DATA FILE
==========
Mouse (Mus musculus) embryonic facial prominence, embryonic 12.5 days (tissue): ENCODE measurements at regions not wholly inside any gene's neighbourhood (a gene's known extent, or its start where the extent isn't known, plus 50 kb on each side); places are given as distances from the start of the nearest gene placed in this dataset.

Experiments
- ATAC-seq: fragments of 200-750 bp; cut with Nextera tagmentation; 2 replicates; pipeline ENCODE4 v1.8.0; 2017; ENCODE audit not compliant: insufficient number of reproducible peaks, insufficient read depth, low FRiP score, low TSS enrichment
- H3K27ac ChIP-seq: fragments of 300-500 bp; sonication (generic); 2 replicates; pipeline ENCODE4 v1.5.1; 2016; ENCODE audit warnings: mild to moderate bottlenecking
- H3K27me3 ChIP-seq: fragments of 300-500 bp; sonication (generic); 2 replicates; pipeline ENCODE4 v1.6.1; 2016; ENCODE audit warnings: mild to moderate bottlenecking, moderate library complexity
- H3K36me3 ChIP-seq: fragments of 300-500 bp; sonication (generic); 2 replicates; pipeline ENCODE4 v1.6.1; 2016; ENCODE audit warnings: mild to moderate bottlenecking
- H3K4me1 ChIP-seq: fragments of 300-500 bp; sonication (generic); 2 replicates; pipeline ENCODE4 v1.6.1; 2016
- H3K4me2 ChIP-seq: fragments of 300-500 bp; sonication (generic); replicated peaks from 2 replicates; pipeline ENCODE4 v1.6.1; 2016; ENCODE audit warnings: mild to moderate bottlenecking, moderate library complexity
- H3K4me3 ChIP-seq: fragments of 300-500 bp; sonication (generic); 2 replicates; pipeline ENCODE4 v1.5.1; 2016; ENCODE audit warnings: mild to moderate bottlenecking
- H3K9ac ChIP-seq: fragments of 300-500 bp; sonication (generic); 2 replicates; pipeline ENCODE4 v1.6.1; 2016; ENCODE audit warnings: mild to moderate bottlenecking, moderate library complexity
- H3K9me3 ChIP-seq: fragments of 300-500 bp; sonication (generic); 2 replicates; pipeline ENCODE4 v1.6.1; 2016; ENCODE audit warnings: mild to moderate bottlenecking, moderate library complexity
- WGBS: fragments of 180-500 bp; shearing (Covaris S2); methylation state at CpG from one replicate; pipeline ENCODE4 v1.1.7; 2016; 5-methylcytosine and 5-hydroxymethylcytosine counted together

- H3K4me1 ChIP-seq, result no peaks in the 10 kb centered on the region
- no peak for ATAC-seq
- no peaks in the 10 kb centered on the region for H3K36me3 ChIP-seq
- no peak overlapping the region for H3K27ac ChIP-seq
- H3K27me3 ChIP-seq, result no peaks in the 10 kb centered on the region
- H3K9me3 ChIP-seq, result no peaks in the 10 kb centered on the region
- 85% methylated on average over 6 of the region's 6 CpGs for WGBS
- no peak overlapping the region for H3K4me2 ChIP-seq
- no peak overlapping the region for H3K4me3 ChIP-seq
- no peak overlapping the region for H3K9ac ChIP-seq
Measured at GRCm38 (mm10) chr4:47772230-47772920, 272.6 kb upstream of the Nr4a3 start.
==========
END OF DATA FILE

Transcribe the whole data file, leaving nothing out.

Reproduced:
Mouse (Mus musculus) embryonic facial prominence, embryonic 12.5 days (tissue): ENCODE measurements at regions not wholly inside any gene's neighbourhood (a gene's known extent, or its start where the extent isn't known, plus 50 kb on each side); places are given as distances from the start of the nearest gene placed in this dataset.

Experiments
- ATAC-seq: fragments of 200-750 bp; cut with Nextera tagmentation; 2 replicates; pipeline ENCODE4 v1.8.0; 2017; ENCODE audit not compliant: insufficient number of reproducible peaks, insufficient read depth, low FRiP score, low TSS enrichment
- H3K27ac ChIP-seq: fragments of 300-500 bp; sonication (generic); 2 replicates; pipeline ENCODE4 v1.5.1; 2016; ENCODE audit warnings: mild to moderate bottlenecking
- H3K27me3 ChIP-seq: fragments of 300-500 bp; sonication (generic); 2 replicates; pipeline ENCODE4 v1.6.1; 2016; ENCODE audit warnings: mild to moderate bottlenecking, moderate library complexity
- H3K36me3 ChIP-seq: fragments of 300-500 bp; sonication (generic); 2 replicates; pipeline ENCODE4 v1.6.1; 2016; ENCODE audit warnings: mild to moderate bottlenecking
- H3K4me1 ChIP-seq: fragments of 300-500 bp; sonication (generic); 2 replicates; pipeline ENCODE4 v1.6.1; 2016
- H3K4me2 ChIP-seq: fragments of 300-500 bp; sonication (generic); replicated peaks from 2 replicates; pipeline ENCODE4 v1.6.1; 2016; ENCODE audit warnings: mild to moderate bottlenecking, moderate library complexity
- H3K4me3 ChIP-seq: fragments of 300-500 bp; sonication (generic); 2 replicates; pipeline ENCODE4 v1.5.1; 2016; ENCODE audit warnings: mild to moderate bottlenecking
- H3K9ac ChIP-seq: fragments of 300-500 bp; sonication (generic); 2 replicates; pipeline ENCODE4 v1.6.1; 2016; ENCODE audit warnings: mild to moderate bottlenecking, moderate library complexity
- H3K9me3 ChIP-seq: fragments of 300-500 bp; sonication (generic); 2 replicates; pipeline ENCODE4 v1.6.1; 2016; ENCODE audit warnings: mild to moderate bottlenecking, moderate library complexity
- WGBS: fragments of 180-500 bp; shearing (Covaris S2); methylation state at CpG from one replicate; pipeline ENCODE4 v1.1.7; 2016; 5-methylcytosine and 5-hydroxymethylcytosine counted together

- H3K4me1 ChIP-seq, result no peaks in the 10 kb centered on the region
- no peak for ATAC-seq
- no peaks in the 10 kb centered on the region for H3K36me3 ChIP-seq
- no peak overlapping the region for H3K27ac ChIP-seq
- H3K27me3 ChIP-seq, result no peaks in the 10 kb centered on the region
- H3K9me3 ChIP-seq, result no peaks in the 10 kb centered on the region
- 85% methylated on average over 6 of the region's 6 CpGs for WGBS
- no peak overlapping the region for H3K4me2 ChIP-seq
- no peak overlapping the region for H3K4me3 ChIP-seq
- no peak overlapping the region for H3K9ac ChIP-seq
Measured at GRCm38 (mm10) chr4:47772230-47772920, 272.6 kb upstream of the Nr4a3 start.